Dealing with Poor Productivity

Your boss is coming down on you because your team had a significant drop in production compared to previous months and quarters.  This drop in productivity has greatly impacted the performance of the other teams who rely on you and your team to produce.  Besides your boss, your peers and associates are also showing displease with the outcome delivered by your group.  You reviewed the progress and see that your productivity has indeed dropped significantly.  You investigate more and find that the root cause is from one particular member in your team.  You’re under extreme pressure from your superior and your peers, so naturally you have to come down heavily on that member, right?

It can be easy and natural for many managers to go directly down to the individual and just lay into that person what a terrible job has been done and how unacceptable it is.  In fact, it is the tact of many managers and many thrive on the ability to tear into their employees when they don’t perform as expected.  Most of us have witness this and a few have unfortunately been on the receiving end of it.  It’s not a site or experience one would wish to have.

The behavior could be a learned behavior, something that’s been picked up through previous experiences working for other bosses.  It could also be a kneejerk reaction to the stress and pressure that’s been put on by superiors and peers who are just giving the worst evil eyes in the hallways.  The overwhelming pressure to quickly correct the problem could lead managers to react without taking the time to fully think through the situation.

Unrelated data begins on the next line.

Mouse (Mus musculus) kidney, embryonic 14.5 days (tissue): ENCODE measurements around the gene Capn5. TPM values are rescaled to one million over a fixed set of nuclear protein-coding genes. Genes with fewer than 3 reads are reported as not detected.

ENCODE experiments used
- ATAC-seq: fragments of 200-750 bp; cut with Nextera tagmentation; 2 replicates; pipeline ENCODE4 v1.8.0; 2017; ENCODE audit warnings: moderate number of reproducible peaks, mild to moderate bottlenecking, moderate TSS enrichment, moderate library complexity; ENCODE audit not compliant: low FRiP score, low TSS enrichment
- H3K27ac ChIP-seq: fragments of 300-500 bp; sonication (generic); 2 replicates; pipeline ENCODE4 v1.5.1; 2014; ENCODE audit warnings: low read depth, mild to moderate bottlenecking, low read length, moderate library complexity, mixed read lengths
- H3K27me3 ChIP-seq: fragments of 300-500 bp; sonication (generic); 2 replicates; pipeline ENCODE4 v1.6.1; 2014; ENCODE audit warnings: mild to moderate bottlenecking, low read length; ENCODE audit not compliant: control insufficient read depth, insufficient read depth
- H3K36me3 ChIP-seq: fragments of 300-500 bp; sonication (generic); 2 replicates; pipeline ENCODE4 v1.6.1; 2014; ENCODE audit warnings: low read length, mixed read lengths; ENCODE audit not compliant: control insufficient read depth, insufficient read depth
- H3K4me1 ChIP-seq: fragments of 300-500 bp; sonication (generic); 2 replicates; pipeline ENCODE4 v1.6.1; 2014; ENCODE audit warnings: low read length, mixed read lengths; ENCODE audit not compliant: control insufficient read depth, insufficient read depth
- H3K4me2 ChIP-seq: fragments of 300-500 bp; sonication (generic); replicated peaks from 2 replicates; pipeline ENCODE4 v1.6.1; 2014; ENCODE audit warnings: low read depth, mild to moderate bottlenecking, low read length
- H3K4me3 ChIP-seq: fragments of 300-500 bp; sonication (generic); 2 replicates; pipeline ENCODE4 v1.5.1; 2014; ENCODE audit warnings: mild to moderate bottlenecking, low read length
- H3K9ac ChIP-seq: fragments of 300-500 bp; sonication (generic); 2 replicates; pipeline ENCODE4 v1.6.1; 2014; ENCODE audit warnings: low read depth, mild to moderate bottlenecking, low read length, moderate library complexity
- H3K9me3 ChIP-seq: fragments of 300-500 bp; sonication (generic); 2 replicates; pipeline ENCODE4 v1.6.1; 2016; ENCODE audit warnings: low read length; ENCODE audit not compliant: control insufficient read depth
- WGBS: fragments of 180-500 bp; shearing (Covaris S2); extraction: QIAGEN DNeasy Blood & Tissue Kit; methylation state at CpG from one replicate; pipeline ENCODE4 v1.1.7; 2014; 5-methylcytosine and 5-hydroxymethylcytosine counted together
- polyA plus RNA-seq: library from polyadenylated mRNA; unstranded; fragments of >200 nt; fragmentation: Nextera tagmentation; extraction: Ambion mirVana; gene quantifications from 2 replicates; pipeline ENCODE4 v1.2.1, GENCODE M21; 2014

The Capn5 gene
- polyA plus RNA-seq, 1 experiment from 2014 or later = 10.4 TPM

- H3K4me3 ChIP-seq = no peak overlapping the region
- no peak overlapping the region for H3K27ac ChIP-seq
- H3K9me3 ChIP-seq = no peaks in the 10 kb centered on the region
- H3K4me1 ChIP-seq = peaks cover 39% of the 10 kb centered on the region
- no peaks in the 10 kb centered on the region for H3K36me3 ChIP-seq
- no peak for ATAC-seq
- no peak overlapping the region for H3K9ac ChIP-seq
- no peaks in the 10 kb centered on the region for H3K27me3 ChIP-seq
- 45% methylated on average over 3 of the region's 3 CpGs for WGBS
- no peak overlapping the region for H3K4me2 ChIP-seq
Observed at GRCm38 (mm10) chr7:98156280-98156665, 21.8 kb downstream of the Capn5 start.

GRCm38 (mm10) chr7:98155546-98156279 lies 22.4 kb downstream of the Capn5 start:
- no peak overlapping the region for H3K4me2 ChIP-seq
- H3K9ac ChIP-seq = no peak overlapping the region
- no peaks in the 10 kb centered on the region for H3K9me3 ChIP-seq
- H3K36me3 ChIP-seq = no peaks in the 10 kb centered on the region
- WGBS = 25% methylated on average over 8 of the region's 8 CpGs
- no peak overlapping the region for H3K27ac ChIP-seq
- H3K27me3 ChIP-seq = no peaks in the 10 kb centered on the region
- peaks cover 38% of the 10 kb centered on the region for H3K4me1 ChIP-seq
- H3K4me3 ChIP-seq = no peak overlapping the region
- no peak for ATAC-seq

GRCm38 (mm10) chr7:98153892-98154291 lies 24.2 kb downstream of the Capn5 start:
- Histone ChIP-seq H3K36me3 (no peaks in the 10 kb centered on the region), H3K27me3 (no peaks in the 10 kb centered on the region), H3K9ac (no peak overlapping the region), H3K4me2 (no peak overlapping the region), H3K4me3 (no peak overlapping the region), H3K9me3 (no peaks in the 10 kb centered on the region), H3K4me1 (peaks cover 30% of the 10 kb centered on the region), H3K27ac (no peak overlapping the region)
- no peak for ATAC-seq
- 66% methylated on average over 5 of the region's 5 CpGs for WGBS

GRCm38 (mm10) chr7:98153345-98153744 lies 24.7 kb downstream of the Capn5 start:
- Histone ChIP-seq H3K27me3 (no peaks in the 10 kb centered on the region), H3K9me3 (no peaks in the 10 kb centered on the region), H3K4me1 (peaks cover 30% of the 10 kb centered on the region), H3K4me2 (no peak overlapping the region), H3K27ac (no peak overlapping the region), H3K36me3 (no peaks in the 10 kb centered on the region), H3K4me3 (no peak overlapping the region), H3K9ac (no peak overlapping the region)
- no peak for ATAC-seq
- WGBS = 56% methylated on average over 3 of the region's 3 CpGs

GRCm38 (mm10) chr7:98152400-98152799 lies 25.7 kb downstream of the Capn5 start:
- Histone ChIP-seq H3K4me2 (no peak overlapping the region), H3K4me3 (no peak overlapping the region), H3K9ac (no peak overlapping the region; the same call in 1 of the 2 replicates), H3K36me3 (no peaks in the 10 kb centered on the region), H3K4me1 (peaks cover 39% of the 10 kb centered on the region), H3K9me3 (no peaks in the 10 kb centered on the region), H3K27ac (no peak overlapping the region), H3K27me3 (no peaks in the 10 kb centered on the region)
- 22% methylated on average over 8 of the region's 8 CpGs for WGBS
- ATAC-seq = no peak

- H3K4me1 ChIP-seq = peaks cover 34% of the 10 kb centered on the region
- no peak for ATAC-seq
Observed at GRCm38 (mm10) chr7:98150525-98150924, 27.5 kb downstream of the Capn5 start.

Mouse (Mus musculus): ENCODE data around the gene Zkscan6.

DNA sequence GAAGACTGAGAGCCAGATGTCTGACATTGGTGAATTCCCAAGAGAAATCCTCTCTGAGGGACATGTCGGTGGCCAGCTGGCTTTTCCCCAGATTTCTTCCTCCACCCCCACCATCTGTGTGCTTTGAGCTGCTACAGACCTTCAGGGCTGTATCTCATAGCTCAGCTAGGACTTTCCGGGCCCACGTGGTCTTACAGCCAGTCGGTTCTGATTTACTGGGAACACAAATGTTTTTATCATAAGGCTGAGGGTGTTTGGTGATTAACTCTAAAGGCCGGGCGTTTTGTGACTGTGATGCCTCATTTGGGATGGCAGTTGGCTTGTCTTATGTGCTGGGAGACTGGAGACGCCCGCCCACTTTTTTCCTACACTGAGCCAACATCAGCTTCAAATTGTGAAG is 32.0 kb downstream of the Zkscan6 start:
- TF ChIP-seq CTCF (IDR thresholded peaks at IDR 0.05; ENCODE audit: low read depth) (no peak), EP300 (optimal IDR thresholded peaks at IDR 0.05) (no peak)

As leaders, we must take a different approach and refrain from slamming down the hammer on an employee who isn’t performing as expected.  When we berate belittle our employees, it’s obvious that they would feel terrible and even worse than they already do for not delivering as they could have.  And “YES”, they are aware that they’re not performing and do already feel terrible about it.  Piling on the misery state they’re already may possibly have a short term outcome of increased productivity.  However, the long term effects are hard to prepare for.  The employee may become a disgruntled employee or just someone who isn’t confident and truly motivated to continue their journey with you.  There’s also no guarantee that the productivity would change for the better.

Rather than making the situation worse for the employee, try practicing a little empathy.  Instead of threatening the employment future of the employee, ask if there’s any trouble the person is having that may have led to the reduced productivity.   I stead of making threats like “If you don’t do your job and produce, you may not be around next month”, try talking to the person.  Try saying “Your productivity has noticeably been down significantly recently.  Are you ok? Is there something going on that I can help you with?”  This opens up the dialog and the opportunity for the person to share the true root cause of the problem.  It will lead to a path that may take longer to resolve the productivity problem.  However, once the problem has been resolved, the solution will last much longer.  Confidence is built and trust is gained, both ways.

That should sound familiar as we talk about building relationship and trust in leadership constantly.  It’s the core of becoming a good leader, having a trusting relationship with your members.  We don’t build good relationships and trusts by putting people down.  We do so by helping prop them up.  Next time you find yourself in a position where you need to talk to your members about poor performance, try not to talk about the performance, but rather what’s causing it and offer your help and support.  It may not have the immediate outcome, but will evolve into a longer lasting relationship.

Photo by: Andreas Klassen

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